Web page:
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FCC Chairman Ajit Pai to step down on Jan. 20

Resignation reduces chances of action to strip social media giants of exemption from liability for user content user section 230 of Communications Decency Act, according to a press report.

Updated: November 30, 2020 - 3:06pm

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Ajit Pai, chairman of the Federal Communications Commission (FCC), announced on Monday that he will leave the agency on Jan. 20, the day the next president of the United States is inaugurated.

Pai was controversial after his appointment by President Trump in 2017, although he had served on the commission since 2012.  A Republican, Pai led the commission in overturning net neutrality regulations and pushed for fast wireless broadband service. He also voted to remove rules that prohibited internet providers from blocking or slowing traffic to particular sites and then offering higher speed "lanes" at higher prices.

"It has been the honor of a lifetime to serve at the Federal Communications Commission, including as Chairman of the FCC over the past four years," Pai said in a statement. "I am grateful to President Trump for giving me the opportunity to lead the agency in 2017, to President Obama for appointing me as a Commissioner in 2012, and to Senate Majority Leader McConnell and the Senate for twice confirming me. To be the first Asian-American to chair the FCC has been a particular privilege. As I often say: only in America."

"As a result, our nation's communications networks are now faster, stronger, and more widely deployed than ever before," he said.

Pai also made headlines when he declared that the FCC could move unilaterally after Trump signed an executive order targeting social media companies.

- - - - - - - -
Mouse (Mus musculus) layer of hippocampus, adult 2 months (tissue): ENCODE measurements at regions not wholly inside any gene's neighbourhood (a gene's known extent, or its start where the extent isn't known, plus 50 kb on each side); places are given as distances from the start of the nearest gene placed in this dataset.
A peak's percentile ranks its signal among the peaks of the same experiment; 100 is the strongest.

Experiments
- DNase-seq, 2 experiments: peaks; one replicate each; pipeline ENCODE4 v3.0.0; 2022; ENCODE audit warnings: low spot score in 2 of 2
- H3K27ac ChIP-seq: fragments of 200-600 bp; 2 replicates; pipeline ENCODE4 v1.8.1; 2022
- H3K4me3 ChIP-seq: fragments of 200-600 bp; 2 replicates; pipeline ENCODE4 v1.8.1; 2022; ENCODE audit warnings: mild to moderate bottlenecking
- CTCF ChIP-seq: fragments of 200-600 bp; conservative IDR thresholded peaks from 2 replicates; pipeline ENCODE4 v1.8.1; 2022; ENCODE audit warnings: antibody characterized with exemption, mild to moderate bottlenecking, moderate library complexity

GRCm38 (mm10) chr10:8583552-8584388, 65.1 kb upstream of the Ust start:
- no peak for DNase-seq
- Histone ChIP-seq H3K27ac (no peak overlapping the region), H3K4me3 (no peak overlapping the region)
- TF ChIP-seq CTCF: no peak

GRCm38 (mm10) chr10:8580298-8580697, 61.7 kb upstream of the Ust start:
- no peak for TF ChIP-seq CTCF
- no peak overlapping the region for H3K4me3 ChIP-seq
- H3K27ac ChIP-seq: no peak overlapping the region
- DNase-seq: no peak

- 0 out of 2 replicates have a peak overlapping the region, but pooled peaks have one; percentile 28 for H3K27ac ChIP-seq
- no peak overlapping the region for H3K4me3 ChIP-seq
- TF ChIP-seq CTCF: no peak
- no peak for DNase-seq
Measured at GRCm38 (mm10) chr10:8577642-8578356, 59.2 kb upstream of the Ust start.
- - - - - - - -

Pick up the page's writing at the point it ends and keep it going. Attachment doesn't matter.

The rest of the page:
"He said the commission's general counsel determined it had legal authority to interpret Section 230 of the Communications Decency Act, the law that shields tech platforms from being held liable for their users' posts (and for removing those posts or reducing their reach)," CNBC reported. "Pai's departure makes it much less likely that significant action on the executive order will take place anytime soon, given that the two Democratic commissioners opposed Pai's decision."

Wrote The Washington Post: "Under Democratic leadership, the agency is unlikely to forge ahead with any action on Section 230. But the Biden-era FCC may struggle to advance its own agenda, as Pai's departure creates the conditions that could lead to a deadlock on the five-member telecom agency."

After his departure, the five-member commission will have two Republicans and two Democrats. If Joe Biden is deemed the president when the Electoral College votes on Dec. 14, he could break the tie by appointing a new member.

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